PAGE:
A study by Stanford University found that a lack of zinc levels in pregnant women could increase the incidence of autism among children, scientists have recommended that taking zinc supplements regularly during pregnancy should ensure that pregnant women do not develop autism in the future.
Dr. Sally Kim of the University Medical School says autism is associated with certain types of genes involved in the formation, maturation and stabilization of synaptic dots in the early stages of fetal development, and the results show a link between zinc levels in neurons and autism , Daily Mail reported.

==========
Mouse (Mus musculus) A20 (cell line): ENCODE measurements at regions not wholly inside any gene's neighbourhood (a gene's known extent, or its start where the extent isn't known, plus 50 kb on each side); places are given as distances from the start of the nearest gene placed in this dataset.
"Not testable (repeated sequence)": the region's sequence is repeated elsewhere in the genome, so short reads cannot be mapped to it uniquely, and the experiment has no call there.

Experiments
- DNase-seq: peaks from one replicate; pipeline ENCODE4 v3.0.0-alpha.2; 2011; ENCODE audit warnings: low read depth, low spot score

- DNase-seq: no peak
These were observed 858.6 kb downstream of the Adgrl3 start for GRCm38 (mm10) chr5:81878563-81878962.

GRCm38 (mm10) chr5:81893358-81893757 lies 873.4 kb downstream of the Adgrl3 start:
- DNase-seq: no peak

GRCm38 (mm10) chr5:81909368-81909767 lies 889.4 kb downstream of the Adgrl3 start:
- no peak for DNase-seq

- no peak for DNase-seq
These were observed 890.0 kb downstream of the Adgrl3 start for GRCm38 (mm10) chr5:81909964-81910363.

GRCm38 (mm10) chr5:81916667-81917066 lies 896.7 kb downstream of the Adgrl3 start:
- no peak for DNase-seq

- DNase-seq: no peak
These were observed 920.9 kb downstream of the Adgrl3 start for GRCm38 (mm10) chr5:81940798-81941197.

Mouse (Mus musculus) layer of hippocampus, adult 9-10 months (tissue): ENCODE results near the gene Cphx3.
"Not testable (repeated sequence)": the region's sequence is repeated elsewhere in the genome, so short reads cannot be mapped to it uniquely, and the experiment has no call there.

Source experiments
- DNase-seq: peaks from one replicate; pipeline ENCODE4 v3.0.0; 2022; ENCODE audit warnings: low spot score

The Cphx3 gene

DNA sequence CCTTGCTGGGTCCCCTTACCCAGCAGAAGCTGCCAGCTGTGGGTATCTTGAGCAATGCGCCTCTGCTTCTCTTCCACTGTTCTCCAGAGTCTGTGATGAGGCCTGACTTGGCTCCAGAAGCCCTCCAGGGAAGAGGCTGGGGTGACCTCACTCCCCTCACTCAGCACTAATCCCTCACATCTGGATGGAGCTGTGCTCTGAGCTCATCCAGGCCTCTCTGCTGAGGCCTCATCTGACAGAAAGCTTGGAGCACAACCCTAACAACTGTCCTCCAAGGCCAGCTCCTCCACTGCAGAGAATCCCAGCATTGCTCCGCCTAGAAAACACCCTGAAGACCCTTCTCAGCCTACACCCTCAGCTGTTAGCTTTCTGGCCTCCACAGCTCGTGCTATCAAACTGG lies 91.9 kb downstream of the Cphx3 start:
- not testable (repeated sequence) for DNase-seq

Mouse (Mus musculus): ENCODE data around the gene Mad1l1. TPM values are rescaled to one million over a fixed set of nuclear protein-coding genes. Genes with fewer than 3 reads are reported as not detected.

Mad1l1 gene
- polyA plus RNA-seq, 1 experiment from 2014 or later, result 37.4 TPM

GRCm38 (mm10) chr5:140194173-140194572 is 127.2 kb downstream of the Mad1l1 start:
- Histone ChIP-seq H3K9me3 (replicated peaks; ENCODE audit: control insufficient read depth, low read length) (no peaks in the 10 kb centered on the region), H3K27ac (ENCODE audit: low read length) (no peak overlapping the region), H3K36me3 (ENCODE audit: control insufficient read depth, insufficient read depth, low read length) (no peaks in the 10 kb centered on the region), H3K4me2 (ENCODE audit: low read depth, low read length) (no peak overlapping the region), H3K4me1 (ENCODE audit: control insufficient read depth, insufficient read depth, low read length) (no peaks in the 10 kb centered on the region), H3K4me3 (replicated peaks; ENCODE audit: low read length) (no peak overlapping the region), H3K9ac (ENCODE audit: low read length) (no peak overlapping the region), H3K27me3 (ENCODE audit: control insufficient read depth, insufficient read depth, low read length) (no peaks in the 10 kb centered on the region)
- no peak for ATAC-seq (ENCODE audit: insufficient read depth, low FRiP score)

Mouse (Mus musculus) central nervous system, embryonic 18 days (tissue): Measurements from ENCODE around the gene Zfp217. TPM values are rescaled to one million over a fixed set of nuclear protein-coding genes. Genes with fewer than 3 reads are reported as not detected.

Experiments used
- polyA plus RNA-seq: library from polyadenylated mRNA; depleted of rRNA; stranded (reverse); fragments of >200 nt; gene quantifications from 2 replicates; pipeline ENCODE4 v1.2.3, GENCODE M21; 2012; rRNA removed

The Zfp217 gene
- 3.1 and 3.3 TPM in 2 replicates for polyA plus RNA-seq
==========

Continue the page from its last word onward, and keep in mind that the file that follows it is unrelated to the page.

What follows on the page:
"Until now, it is not clear that a pregnant woman's lack of zinc levels inevitably causes fetal autism," said Craig Garner, a neurologist at the German Neurological Center. "More research is needed until we finally adopt these results."
Zinc, found in meat, oysters, dairy products, bread and grains, creates new cells and enzymes, extracts carbohydrates, fats and proteins from foods and contributes to wound healing.
According to the British National Health Agency, most people should not eat enough zinc and take more than 25 mg of zinc supplements daily.
The study, published in the Journal of Molecular Neuroscience, links zinc into two important types of proteins that enter target neurons via neuronal junctions and alter the structure and function of neurons at the developmental stage.